magic-folders synchronization diagrams

Brian Warner warner at lothar.com
Tue May 5 18:33:16 UTC 2015


In the Nuts+Bolts videochat this morning, we talked a lot about how the
"Magic Folders" feature (currently under development by the fine folks
at LAE) should work, in particular how you detect and resolve conflicts.

I'll leave the summary of that discussion to others, but I wanted to
post the two diagrams we wrote up.

In both cases, for each "magic folder" being synchronized between
multiple computers, there's a tahoe-side object for each computer (i.e.
each uncoordinated writer). This ensures that no tahoe mutable object is
written to by more than one party, thus obeying Tahoe's "Prime
Coordination Directive": Don't Do That.

In the first diagram, the magic folder's entire structure is encoded
into a single tahoe mutable directory. In this mutable directory, the
keys contain delimiter-joined pathnames (maybe "/", maybe something
else), and the values contain filecaps (never subdirs). We're
provisionally calling this sort of thing a "DMT", for Distributed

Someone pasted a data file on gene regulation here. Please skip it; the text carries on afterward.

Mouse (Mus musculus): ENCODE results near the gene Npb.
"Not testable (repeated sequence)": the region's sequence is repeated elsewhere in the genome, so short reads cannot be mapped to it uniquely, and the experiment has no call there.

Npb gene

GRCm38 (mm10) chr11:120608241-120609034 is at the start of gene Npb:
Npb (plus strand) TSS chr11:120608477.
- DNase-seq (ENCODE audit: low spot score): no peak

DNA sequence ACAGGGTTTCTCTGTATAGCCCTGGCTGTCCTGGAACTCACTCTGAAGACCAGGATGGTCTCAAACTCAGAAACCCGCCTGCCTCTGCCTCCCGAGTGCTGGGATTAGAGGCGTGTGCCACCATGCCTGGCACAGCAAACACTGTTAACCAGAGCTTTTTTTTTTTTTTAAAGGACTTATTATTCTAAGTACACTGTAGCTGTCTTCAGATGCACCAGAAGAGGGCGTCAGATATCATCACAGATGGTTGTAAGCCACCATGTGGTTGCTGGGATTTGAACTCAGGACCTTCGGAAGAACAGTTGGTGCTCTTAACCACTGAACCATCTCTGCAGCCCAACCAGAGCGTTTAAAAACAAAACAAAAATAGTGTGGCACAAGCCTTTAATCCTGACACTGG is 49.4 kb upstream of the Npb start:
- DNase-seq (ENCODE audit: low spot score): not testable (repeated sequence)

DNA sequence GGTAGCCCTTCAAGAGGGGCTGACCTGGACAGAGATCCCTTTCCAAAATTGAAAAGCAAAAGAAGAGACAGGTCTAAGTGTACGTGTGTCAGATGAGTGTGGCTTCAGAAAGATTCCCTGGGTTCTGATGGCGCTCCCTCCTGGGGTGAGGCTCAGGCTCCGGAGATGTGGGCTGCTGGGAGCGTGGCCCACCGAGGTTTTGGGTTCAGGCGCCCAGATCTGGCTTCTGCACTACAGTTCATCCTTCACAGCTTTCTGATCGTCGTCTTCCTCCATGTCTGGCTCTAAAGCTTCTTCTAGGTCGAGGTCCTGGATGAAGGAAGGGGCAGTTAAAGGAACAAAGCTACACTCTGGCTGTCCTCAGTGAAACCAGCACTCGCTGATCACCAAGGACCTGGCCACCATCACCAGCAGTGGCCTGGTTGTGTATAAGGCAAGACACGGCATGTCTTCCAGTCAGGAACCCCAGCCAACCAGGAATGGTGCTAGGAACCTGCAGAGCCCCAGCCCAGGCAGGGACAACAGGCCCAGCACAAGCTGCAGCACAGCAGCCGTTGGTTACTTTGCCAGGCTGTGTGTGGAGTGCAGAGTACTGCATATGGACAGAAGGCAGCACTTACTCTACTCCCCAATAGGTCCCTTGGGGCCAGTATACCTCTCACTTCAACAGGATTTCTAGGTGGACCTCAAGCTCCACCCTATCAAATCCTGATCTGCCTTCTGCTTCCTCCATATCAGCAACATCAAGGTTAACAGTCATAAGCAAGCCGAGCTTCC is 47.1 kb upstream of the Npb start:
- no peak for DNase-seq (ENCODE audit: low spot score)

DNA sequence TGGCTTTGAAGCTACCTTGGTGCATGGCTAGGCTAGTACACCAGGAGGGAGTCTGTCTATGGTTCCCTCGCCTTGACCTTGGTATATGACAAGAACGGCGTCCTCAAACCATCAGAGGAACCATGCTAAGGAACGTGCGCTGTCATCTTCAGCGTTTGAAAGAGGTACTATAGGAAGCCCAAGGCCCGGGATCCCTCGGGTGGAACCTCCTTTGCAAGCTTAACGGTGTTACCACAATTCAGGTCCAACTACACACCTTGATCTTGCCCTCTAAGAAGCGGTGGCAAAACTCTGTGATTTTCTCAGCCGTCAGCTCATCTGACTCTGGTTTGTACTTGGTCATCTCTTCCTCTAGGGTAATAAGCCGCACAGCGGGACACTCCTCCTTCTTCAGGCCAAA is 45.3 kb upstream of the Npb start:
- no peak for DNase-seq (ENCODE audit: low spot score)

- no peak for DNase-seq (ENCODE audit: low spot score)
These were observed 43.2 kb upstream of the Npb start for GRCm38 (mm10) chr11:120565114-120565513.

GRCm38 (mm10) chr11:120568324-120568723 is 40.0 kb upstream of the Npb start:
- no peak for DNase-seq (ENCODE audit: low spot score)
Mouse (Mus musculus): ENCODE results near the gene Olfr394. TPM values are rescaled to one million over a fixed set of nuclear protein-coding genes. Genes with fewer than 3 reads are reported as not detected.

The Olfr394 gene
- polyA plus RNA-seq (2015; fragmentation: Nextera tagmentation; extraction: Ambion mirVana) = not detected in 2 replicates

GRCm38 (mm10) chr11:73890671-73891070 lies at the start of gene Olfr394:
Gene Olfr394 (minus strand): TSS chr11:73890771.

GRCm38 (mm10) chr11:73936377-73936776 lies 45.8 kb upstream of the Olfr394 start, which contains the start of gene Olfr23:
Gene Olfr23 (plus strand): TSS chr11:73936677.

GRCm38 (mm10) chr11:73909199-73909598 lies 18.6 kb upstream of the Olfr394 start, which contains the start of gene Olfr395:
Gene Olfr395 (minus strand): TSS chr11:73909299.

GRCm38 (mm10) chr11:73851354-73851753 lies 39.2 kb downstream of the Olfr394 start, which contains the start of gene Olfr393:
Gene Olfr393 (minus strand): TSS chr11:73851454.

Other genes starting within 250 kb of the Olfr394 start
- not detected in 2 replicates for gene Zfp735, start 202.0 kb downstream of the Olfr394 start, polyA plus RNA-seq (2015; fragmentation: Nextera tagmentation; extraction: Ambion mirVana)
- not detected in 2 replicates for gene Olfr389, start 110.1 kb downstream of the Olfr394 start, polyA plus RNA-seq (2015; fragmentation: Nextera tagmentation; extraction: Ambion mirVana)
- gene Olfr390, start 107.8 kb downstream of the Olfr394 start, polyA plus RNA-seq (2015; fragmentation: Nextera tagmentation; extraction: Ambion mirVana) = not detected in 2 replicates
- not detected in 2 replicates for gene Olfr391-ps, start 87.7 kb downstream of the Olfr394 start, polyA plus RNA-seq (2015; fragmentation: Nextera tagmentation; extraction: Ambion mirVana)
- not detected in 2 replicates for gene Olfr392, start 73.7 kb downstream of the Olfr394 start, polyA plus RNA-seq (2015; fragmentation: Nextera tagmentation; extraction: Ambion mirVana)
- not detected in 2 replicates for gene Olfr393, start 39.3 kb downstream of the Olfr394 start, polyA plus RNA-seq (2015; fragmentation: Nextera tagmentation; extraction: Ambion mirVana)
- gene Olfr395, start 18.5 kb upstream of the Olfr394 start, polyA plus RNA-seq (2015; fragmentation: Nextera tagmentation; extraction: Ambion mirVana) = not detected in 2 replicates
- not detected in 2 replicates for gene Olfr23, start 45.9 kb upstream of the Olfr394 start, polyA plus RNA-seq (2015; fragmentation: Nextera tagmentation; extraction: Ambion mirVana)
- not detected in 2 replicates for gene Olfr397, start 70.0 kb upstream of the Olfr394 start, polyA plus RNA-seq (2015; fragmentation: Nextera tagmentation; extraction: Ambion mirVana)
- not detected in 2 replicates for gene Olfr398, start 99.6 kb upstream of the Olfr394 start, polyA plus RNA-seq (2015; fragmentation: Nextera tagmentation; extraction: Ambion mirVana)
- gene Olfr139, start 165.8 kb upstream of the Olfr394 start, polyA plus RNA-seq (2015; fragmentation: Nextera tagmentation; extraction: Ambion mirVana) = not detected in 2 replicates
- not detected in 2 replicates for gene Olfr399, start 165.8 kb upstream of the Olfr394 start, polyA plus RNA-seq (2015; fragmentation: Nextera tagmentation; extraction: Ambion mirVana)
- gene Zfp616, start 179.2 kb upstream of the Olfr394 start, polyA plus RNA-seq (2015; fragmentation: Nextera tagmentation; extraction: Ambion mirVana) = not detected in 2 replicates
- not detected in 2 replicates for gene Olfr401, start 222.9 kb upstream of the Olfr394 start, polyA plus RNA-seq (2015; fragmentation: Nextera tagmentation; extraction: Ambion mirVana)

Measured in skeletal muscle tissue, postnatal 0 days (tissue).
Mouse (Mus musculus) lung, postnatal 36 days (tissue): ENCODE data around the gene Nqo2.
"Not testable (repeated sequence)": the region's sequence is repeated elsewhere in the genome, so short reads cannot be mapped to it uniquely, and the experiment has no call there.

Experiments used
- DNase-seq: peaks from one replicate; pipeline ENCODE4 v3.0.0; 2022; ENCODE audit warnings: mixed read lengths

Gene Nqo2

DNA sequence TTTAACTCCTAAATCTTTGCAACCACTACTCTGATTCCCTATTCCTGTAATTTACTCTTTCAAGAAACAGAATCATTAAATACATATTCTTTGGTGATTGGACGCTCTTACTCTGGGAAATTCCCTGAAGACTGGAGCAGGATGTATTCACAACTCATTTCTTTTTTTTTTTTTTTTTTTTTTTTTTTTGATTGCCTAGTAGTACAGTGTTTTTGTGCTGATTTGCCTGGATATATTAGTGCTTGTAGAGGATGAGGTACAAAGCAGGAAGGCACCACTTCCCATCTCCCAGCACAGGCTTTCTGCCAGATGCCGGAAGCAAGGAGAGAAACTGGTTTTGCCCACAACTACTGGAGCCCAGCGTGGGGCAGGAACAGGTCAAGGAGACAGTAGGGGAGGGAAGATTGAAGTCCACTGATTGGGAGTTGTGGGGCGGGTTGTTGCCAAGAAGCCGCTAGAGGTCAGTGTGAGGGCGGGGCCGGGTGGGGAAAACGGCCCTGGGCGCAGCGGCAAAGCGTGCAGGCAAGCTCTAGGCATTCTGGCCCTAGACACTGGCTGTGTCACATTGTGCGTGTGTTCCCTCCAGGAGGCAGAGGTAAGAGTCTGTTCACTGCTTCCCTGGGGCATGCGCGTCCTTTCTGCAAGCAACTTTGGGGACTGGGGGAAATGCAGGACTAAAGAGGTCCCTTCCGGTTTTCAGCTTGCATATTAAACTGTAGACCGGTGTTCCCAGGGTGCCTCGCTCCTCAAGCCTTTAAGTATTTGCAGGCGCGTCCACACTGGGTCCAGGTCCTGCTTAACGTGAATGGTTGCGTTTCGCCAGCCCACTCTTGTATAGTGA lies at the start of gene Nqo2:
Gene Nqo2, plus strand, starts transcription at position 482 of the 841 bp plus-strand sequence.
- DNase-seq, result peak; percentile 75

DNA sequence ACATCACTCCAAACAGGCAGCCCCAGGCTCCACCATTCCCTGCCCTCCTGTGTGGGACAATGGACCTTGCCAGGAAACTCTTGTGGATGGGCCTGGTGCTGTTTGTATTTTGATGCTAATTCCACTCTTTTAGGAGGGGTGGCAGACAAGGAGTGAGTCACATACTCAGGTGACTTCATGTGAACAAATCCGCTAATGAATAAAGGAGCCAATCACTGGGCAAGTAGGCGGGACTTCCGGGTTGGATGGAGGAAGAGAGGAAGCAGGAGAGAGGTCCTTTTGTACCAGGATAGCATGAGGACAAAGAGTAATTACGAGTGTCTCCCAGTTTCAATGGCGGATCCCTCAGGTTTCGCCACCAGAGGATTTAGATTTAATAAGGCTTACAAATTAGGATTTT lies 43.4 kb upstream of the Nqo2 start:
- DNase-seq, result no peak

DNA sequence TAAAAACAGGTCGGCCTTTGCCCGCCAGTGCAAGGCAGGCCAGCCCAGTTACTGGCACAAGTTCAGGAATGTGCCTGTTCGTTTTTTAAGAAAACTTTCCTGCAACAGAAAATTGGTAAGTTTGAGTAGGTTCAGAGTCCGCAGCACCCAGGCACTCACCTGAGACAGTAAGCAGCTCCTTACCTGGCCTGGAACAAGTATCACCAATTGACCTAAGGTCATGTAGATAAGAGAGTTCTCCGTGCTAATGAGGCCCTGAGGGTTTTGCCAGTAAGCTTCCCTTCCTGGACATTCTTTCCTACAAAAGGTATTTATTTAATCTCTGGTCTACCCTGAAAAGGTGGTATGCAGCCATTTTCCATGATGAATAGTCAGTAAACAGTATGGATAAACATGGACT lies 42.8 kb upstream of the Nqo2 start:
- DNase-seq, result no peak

Mutable Tree. This reduces the number of tahoe objects that must be
followed by the other participants down to one (vs them needing to poll
a whole mess of subdirectories), and provides clear snapshots of
published contents.

In the second diagram, each node uses something like "tahoe backup" to
produce a series of snapshots of the local magic-folder directory
structure. These snapshots include a "metadata" directory as a sibling
of the actual contents, and this metadata includes a list of which
versions the node saw the *other* nodes publishing. For example, Alice's
backups will include a note that says "when I made this snapshot, I
observed Bob's current snapshot to be version/seqnum XYZ". Bob can then
use this information to decide whether Alice was aware of one of his
changes or not, and thus distinguish between the "this is a regular
changed file" and "this is a simultaneous-write conflict" cases. Daira
is going to write up an algorithm for identifying these cases.

In a way, this is just the latest iteration of a conversation we've been
having for years, about how to chose a synchronization protocol that
isn't too hard to build and works "good enough" in the most common
cases, but also tries to avoid data loss in the bad cases. But now that
magic folders are actually happening, it's time to pick something and
run with it :).

cheers,
 -Brian
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